Get ready for Xtreme Muzik the Tour, Saturday September 24 at the EnCana Events Centre. Xtreme Muzik – the Tour is coming to Dawson Creek and the EnCana Events Centre on Saturday September 24thThe tour features Big and Rich, Gretchen Wilson, Cowboy Troy and Two Foot Fred.- Advertisement -Sharing one eight-piece band on a custom stage that includes, of course, a fully-operational bar as the centerpiece, the unique show will offer something to fans rarely seen in modern touring – the co-headliners will rarely leave the stage. The music will not stop, as Big & Rich and Gretchen perform hit after hit and often join in on each other’s songs.Tickets will go on Sale Friday May 27 at 10 a.m. You can get tickets by calling 1-877-339-TIXX or online at www.dawsonco-optickets.comListen to Moose FM all this week for your chance to beat the box office. Plus, if you sign up to be a fan of Moose FM on Facebook, you’ll get the chance to buy tickets before anyone else. Just visit, facebook.com/moosefm and like the page.Tickets will be $80.99 or $68.89 a piece.Advertisement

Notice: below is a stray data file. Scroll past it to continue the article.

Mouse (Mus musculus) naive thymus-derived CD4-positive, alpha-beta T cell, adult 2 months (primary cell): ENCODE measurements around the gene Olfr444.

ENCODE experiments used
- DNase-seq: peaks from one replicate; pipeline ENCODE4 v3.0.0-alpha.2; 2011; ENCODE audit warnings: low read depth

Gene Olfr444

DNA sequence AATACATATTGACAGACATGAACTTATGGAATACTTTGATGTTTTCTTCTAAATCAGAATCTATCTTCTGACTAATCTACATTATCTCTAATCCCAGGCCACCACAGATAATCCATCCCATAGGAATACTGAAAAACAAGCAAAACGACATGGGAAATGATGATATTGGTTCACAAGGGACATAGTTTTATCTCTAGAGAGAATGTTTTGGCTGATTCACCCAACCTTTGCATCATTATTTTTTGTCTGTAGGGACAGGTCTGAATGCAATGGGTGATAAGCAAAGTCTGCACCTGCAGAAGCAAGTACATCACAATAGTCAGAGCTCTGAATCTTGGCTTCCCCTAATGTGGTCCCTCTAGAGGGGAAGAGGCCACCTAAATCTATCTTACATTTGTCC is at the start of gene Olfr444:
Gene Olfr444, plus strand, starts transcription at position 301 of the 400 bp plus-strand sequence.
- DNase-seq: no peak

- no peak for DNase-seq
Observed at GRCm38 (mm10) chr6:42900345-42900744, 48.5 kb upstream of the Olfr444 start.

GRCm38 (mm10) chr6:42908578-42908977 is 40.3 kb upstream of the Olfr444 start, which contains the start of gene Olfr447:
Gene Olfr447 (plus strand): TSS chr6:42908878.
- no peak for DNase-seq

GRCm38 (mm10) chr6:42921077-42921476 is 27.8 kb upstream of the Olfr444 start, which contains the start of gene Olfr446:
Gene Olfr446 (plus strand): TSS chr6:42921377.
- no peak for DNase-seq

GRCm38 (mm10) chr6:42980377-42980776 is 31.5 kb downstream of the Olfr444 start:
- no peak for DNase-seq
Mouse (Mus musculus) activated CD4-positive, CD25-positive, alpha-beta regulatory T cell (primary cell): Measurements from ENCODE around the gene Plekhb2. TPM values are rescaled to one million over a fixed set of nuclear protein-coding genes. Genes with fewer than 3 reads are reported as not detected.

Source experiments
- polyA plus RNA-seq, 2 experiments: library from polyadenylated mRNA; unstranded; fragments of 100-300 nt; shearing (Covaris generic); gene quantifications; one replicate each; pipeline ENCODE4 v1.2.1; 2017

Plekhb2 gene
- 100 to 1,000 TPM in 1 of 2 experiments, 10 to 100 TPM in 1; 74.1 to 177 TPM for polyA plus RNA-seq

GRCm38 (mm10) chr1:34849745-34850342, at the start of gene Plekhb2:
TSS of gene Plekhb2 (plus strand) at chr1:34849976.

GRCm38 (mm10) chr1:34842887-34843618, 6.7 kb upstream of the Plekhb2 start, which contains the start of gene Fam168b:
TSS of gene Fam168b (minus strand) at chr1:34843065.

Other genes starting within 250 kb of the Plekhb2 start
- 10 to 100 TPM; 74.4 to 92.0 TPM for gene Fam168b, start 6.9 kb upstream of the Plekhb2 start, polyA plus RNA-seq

How to Cultivate the Skill of Being a Creative … AI Will Empower Leaders, Not Replace Them While leading a business doesn’t indicate anything about one’s athleticism, both athletes and entrepreneurs draw from a similar set of skills in order to achieve the same end: a cohesive, peak-performance team.Much of what athletes accomplish on the field has more to do with their mindset than bodies. Over the years, I’ve worked with a number of athletes — including members of the Miami Dolphins — to help develop focus, mentally sharpen, and read the lightning-fast signals their bodies send to their brains. Peak performance coaching has become a popular way for pro sports teams to improve their team’s drive — both individually and within groups — before problems crop up.As it turns out, businesses can do the same. There are several ways leaders can approach their teams so their teams are aligned, functioning at their best and accomplishing set goals. 1. Paint a picture that inspires unity.At a time when 80 percent of businesses aren’t tracking their goals and — unsurprisingly — a nearly equal 77 percent haven’t achieved their company visions, it pays to articulate an organization’s goals and keep them at the top of everyone’s mind. Unifying a team around a common goal can be exceedingly difficult, but it’s paramount to success. Whether chasing a Super Bowl ring or a bigger share of the marketplace, it’s a leader’s responsibility to paint a picture of success that’s so compelling that everyone wants to burn rubber to make it happen.While some believe an entire company needs to come to a consensus before rallying behind a particular goal, those in the sports world would disagree. Coaches and players understand that they’re all there to win a championship, but the head coach determines the content of the playbook they follow in order to make that happen.Business leaders can adopt the same mentality, taking feedback when necessary and appropriate, but ultimately leading the team toward a unifying goal and, subsequently, supporting team members in their efforts to reach it. Painting a picture that provides context for why that goal matters goes a long way in helping others visualize their role within the larger team landscape and setting the tone for true collaboration. 2. Make sure every role on the team serves a purpose for the whole.One of the more interesting components to football is just how diverse the individual players are across the team, namely in terms of role and physicality. For example, a wide receiver has a vastly different skill set than a punter — one is relied upon for his agility and remarkably sticky fingers, while the other has a highly specialized ability to keep a ball suspended in air with a tap of his foot. While they have different natural — and trained — abilities to fill that role and, in most cases, never play on the field at the same time, they’re nonetheless unified by the same guiding principles: train hard, play harder, winner takes all. When empowered to play to their strengths within their given role and under a larger unifying goal, magic starts to happen; we start to see a true team form. Interestingly, Gallup’s “State of the American Workforce” report determined that playing up strengths, rather than trying to shore up weaknesses, made teams nearly 13 percent more productive. Those who use their strengths on a daily basis are six times more likely to be engaged — and retained. It comes as no surprise that in order to gain those same benefits seen on the football field, business leaders must assess their team members’ strengths to determine how they can work in concert with others with the greater mission in view.Unlike in football, however, when it’s often obvious where a player’s strength lies, it’s not always obvious what a team member’s true strength is and how it can be leveraged in a business setting — sometimes, their strengths can actually be best utilized outside the scope of their designated role. For example, a graphic designer might have valuable insights in developing new product designs and packaging traditionally handled by the R&D team, or a data entry specialist with a knack for processes may be able to find a way to streamline an existing process for another team. It’s important to remember that building a successful organization is dependent upon, among other things, a leader’s ability to recognize talent when and wherever she sees it.3. Cultivate a growth mindset among your teammates.I’m a big believer in the growth mindset. People with a fixed mindset believe their skills were given to them at birth, and they have a finite amount of talent: They’re either good at something or they’re not. Growth-oriented people, however, believe that they can hone the skills they already possess as well as acquire and develop new skills and abilities.Similar to the student who never studies for tests because of the “I either know it or I don’t” mindset, many players who are natural-born athletes exhibit similar attitudes. If they’re not good at a certain skill on the first try, they default to their original, seemingly more successful tactics or give up trying the new skill altogether. But as Tom Brady of the New England Patriots has proven, that’s not how players become successful. Well-known for his will-over-skill mindset, he emphasizes his strengths and knows that practice transforms his adequate natural skills into honed, unbeatable techniques — and, unsurprisingly, it’s brought him more Super Bowl rings than any other quarterback. He isn’t afraid to fail in a relatively safe environment if it means he increases his chances to succeed when and where it matters. A growth mindset encourages people to try new things and risk failure when appropriate. Businesses that focus on perfection automatically inhibit their people from realizing their own, and ultimately the company’s, potential — they’ll never try because they’re afraid to fail. The end result of stifled efforts, of course, is a stagnant company. Rewarding new attempts, regardless of their outcome, develops outlets for innovative thinking and empowers people to take charge, moving their team past a fixed mindset.By developing a strong unit that comes together under a common goal, even when things aren’t easy, leaders and organizations can accomplish just about anything — whether it’s winning a championship or becoming their industry’s top performer. Related Posts How to Meet the Demands of the Socially Conscio… Tags:#growth#Leadership#purpose#Sports Curt Cronin A former Navy SEAL, Curt Cronin is the co-founder and CEO of Ridgeline Partners, where he capitalizes on his combined experiences and lessons from the military, academic, and business worlds to advise numerous organizations, ranging from Fortune 500 companies to niche startups, on how to catalyze an exponential culture of execution and innovation. How Connected Communities Can Bolster Your Busi…